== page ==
Two men have been arrested in connection with the cold-blooded murder of a Black gay teenager who was shot and left burning on freight train tracks in Brooklyn, New York in February.
Isiah Baez, 19, was taken into custody by the New York Police Department (NYPD) on Thursday (11 May) and charged with murder, criminal possession of a weapon and tampering with physical evidence in the murder of 19-year-old DeAndre Matthews.
Baez is the second person to be arrested for the killing of Matthews. His accomplice Remy McPrecia, 24, was arrested on 4 May and charged with concealing a corpse and evidence tampering.
Following news of the arrest, Matthews’ mother, Danielle Matthews, told News 12 the Bronx that Baez “deserves any and everything that he gets”.
“He deserves every day to rot in that jail,” she said.
DeAndre studied criminal justice at SUNY Broome Community College and he was paying his way through school by working at Buggy Service Center, where pushchairs are repaired and cleaned. His mother described him as a “beautiful soul”.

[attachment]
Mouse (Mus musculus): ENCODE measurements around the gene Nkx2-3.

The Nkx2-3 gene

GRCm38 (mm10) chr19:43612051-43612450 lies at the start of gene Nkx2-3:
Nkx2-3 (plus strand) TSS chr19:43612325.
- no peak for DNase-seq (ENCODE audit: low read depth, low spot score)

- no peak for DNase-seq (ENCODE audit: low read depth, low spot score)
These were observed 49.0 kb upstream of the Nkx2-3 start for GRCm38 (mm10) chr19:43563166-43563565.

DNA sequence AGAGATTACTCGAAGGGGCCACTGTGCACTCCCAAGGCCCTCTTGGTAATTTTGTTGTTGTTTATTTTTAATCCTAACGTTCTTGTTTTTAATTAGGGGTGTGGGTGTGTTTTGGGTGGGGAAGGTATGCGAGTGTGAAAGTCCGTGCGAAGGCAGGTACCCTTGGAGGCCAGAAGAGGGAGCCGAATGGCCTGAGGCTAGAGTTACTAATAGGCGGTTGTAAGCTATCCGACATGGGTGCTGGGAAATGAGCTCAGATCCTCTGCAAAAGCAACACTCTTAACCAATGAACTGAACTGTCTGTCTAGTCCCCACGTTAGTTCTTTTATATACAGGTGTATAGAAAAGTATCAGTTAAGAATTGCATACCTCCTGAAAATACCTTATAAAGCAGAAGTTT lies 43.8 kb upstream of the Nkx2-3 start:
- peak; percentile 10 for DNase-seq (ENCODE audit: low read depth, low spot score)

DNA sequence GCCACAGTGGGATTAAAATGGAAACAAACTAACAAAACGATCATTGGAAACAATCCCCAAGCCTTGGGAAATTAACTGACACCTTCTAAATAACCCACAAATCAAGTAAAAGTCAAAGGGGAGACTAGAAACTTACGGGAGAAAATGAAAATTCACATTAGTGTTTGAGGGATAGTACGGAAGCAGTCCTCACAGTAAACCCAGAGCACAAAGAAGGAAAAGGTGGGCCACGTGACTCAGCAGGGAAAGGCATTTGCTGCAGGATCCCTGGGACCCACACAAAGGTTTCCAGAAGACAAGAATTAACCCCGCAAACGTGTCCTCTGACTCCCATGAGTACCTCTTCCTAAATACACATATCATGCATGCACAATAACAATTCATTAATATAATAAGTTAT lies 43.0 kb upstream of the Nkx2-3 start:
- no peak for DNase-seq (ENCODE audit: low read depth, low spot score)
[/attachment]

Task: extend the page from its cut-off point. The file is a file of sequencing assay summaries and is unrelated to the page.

“He was just a beautiful soul. He was a great kid. Never had police contact. First in my family to go to college. He was amazing.”
Matthews was last seen on 6 February. On the day of his disappearance, he left work and went home to borrow his mother’s car to go out.
His mother’s Jeep Cherokee was found burned the next day, leading to the discovery of his body.
Police found him dead from a gunshot wound to the head, with “significant burn wounds throughout his body”, lying on train tracks close to Brooklyn College. Matthews also showed signs of smoke inhalation, police said.
The police are yet to establish a motive for the murder of Matthews, although they found evidence that Baez and DeAndre had been communicating for a year and pictures of the two of them were on Matthews’ phone.
His mother told Daily News that she believes her son was killed because Baez was “hiding his true identity”.
Matthews’ sister, Dajanae Gillespie, told NBC New York that his murder was likely due to his sexuality.
“He was gay. And I feel as if this could’ve been a hate crime. I want to know why [the killer] did it. What was the reason?
“DeAndre wasn’t a violent person. This wasn’t for retaliation. He wasn’t in the streets,” she said.
Anyone who has witnessed or experienced a hate crime is urged to call the police on 101, Crimestoppers anonymously on 0800 555 111 or visit theTrue Vision website. In an emergency, always dial 999.